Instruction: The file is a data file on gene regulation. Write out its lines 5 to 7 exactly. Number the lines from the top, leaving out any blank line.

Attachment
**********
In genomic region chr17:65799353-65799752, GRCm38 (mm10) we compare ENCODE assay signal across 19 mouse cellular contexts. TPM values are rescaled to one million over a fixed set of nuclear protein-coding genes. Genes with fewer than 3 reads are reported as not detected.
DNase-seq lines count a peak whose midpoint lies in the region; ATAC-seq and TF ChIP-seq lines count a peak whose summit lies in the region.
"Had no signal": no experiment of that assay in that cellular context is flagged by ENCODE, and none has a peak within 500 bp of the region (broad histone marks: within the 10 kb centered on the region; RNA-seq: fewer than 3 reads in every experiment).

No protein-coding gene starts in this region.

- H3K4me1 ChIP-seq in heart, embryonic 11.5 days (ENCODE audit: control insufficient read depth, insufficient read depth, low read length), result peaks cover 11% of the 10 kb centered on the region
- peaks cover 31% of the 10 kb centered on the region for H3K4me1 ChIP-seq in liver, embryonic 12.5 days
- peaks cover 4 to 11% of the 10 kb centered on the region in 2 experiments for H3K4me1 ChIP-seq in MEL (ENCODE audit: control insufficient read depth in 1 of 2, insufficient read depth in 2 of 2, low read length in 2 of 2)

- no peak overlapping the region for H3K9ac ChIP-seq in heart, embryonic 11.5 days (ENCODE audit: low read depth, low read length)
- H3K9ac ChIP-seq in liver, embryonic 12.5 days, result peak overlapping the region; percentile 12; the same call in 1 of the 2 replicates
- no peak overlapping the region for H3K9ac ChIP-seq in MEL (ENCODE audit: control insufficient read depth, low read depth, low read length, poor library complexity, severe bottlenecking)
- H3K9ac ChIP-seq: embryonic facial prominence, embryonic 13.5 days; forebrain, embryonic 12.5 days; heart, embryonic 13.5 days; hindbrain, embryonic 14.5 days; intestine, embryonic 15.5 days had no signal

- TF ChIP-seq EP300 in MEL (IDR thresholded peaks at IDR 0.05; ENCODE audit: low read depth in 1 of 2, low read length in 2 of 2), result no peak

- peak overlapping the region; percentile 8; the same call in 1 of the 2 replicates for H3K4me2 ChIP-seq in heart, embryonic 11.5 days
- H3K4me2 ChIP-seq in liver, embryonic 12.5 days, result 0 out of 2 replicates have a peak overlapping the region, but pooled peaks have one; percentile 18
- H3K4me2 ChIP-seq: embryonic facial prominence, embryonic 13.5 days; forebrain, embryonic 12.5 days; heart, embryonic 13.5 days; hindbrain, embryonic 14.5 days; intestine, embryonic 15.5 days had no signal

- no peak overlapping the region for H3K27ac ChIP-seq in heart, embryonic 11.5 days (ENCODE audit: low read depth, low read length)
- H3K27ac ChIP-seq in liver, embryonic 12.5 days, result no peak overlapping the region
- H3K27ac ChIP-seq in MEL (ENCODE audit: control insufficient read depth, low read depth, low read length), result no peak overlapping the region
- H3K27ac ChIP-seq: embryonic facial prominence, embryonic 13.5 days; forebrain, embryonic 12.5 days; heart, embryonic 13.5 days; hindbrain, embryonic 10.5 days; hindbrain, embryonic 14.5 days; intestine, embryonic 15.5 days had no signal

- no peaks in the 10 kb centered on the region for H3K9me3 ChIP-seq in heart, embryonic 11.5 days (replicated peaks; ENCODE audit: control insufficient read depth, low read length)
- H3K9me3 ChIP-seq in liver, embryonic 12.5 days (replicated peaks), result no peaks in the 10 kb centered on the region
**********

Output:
- H3K4me1 ChIP-seq in heart, embryonic 11.5 days (ENCODE audit: control insufficient read depth, insufficient read depth, low read length), result peaks cover 11% of the 10 kb centered on the region
- peaks cover 31% of the 10 kb centered on the region for H3K4me1 ChIP-seq in liver, embryonic 12.5 days
- peaks cover 4 to 11% of the 10 kb centered on the region in 2 experiments for H3K4me1 ChIP-seq in MEL (ENCODE audit: control insufficient read depth in 1 of 2, insufficient read depth in 2 of 2, low read length in 2 of 2)